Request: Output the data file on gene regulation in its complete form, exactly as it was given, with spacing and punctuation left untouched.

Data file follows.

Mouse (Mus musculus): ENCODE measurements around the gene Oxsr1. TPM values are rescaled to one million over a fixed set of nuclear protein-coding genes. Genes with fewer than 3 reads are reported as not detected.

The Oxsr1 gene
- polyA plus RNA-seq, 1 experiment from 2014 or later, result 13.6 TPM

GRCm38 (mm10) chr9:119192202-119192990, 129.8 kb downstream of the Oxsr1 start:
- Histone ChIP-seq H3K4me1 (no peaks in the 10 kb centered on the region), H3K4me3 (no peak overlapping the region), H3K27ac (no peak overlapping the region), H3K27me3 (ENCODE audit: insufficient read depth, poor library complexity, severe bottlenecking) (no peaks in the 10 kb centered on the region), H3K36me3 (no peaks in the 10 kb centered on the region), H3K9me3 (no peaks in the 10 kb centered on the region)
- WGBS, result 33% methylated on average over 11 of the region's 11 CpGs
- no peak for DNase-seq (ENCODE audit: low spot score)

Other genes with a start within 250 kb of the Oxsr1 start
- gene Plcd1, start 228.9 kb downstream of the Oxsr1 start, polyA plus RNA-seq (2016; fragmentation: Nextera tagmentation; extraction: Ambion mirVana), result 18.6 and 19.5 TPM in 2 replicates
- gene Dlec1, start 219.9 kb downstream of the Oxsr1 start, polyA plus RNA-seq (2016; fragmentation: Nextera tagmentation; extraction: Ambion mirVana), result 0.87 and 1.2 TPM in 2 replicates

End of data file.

Mouse (Mus musculus): ENCODE measurements around the gene Oxsr1. TPM values are rescaled to one million over a fixed set of nuclear protein-coding genes. Genes with fewer than 3 reads are reported as not detected.

The Oxsr1 gene
- polyA plus RNA-seq, 1 experiment from 2014 or later, result 13.6 TPM

GRCm38 (mm10) chr9:119192202-119192990, 129.8 kb downstream of the Oxsr1 start:
- Histone ChIP-seq H3K4me1 (no peaks in the 10 kb centered on the region), H3K4me3 (no peak overlapping the region), H3K27ac (no peak overlapping the region), H3K27me3 (ENCODE audit: insufficient read depth, poor library complexity, severe bottlenecking) (no peaks in the 10 kb centered on the region), H3K36me3 (no peaks in the 10 kb centered on the region), H3K9me3 (no peaks in the 10 kb centered on the region)
- WGBS, result 33% methylated on average over 11 of the region's 11 CpGs
- no peak for DNase-seq (ENCODE audit: low spot score)

Other genes with a start within 250 kb of the Oxsr1 start
- gene Plcd1, start 228.9 kb downstream of the Oxsr1 start, polyA plus RNA-seq (2016; fragmentation: Nextera tagmentation; extraction: Ambion mirVana), result 18.6 and 19.5 TPM in 2 replicates
- gene Dlec1, start 219.9 kb downstream of the Oxsr1 start, polyA plus RNA-seq (2016; fragmentation: Nextera tagmentation; extraction: Ambion mirVana), result 0.87 and 1.2 TPM in 2 replicates